Green square with words Be a book worm and keep reading

There is no formal homework assigned in Kindergarten. Reading aloud daily to or with your child is a wonderful opportunity to support literacy instruction in the classroom.

Encouraging Your Kindergartner to Read

  • Let your child read the words and offer help only when it’s needed. Most children of this age rely heavily on pictures and their memory of the story to help them read. Young readers benefit from practice, and they take great pride in showing off their new skills to adults. As your child reads to you, you can help out and provide words if he gets stuck, but try not to step in before you are needed.  
  • Let your child "share" the reading with you. Not all children can read books independently at the end of kindergarten, but all can share reading with an adult. The child who recognizes only a few words can chime in and read those words in the text. Most can fill in a rhyming word in a shared reading.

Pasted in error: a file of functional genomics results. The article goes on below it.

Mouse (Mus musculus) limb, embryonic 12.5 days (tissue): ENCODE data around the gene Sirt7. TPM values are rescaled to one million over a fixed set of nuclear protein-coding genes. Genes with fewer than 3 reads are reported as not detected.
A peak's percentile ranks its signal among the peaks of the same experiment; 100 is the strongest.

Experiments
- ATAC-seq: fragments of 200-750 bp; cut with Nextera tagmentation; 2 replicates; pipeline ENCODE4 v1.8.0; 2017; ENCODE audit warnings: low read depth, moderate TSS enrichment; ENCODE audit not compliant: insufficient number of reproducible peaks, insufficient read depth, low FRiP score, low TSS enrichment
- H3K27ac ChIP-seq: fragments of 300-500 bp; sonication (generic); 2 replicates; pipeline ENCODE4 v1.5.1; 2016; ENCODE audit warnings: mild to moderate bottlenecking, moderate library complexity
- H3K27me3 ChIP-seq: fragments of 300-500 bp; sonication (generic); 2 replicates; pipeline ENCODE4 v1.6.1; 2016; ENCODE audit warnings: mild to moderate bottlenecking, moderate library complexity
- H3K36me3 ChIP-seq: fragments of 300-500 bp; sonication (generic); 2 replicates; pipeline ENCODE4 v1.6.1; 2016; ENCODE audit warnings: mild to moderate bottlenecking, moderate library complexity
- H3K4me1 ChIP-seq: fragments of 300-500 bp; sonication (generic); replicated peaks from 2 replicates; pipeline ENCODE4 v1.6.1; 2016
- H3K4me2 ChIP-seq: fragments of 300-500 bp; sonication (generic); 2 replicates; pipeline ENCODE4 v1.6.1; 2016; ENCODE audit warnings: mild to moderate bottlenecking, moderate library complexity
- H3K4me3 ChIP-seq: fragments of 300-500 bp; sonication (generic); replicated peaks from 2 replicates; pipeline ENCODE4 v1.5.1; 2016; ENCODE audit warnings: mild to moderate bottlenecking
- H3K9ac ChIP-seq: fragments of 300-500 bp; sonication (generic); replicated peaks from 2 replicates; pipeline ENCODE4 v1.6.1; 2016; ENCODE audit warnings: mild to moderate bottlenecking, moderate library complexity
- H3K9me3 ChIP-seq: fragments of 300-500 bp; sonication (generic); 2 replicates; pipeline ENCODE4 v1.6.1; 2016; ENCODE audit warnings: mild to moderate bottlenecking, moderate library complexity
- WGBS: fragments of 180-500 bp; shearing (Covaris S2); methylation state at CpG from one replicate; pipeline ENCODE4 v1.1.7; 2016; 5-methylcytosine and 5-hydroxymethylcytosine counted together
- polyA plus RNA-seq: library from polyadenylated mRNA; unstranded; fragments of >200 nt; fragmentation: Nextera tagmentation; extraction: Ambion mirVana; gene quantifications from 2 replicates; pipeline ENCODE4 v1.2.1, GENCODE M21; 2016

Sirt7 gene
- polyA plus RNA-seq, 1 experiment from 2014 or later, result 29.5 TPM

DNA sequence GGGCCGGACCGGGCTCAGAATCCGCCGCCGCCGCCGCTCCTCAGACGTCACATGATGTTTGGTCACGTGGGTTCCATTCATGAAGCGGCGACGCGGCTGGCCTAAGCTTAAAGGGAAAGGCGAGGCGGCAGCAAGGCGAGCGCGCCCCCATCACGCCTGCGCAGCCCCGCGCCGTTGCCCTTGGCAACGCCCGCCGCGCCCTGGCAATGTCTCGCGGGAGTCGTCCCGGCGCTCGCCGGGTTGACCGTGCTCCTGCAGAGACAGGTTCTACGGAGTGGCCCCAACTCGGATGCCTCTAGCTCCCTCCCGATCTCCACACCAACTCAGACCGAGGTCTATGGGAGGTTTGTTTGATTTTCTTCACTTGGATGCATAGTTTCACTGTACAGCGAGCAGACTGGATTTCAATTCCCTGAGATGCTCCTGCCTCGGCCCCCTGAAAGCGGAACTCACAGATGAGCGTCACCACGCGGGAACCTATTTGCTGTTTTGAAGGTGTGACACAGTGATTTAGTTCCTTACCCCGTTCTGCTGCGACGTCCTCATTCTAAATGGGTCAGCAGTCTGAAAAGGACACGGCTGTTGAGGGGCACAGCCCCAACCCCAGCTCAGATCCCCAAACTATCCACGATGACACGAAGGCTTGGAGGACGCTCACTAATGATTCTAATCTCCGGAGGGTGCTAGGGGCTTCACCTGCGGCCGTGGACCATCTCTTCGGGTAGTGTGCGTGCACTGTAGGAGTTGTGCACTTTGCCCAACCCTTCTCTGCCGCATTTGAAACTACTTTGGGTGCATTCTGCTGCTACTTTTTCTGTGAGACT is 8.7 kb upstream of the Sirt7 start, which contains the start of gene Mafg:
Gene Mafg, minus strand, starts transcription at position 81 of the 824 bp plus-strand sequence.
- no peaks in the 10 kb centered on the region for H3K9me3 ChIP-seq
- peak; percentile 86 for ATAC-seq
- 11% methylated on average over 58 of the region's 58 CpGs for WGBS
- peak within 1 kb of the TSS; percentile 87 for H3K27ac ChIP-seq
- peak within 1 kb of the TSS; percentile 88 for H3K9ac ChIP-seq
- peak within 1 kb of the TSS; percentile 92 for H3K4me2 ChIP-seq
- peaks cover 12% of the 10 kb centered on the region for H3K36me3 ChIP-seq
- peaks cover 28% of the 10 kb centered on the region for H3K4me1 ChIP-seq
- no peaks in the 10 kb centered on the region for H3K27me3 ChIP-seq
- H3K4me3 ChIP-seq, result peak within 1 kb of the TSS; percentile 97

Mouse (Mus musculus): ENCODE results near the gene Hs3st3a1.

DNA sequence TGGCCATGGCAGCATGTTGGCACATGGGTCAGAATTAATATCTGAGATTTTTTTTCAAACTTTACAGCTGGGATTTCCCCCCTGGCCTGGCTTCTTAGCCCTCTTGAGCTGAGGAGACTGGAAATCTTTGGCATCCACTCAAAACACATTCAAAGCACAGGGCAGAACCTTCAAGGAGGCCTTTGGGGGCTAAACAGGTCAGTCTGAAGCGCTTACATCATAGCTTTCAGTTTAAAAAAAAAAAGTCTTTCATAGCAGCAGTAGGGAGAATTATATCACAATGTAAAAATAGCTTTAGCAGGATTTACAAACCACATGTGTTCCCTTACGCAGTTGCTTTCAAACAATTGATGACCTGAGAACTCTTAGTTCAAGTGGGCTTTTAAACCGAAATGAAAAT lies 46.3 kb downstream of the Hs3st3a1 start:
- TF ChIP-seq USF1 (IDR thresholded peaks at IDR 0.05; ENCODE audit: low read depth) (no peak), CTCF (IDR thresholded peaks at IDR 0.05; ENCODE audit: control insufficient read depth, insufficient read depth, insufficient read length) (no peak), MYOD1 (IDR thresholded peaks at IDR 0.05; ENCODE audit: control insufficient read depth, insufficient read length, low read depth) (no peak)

• Keep reading sessions short. Reading can be hard work for kindergartners. It is a complex activity that requires a delicate orchestration of skills, including paying attention, looking carefully at print, remembering sounds of letters, and using language prediction skills. Kindergartners expend a lot of energy reading, so if your child shows signs of frustration, it is definitely time to stop.  
  • Encourage your child to track the print with a finger, pointing to each word as she says it. This habit will reinforce the idea that printed words represent spoken words and that print goes from left to right in English. You can also ask your child to find words she knows in the text or to find a word that starts with a certain beginning sound.
  • Don’t limit reading to books. Reading is a skill that we use regularly in our everyday lives, so encourage your child to read at times other than at book time. Having your kindergartner read street signs, look over your shopping list, follow a simple recipe with you, and read a menu with you are all ways that you can extend reading beyond books.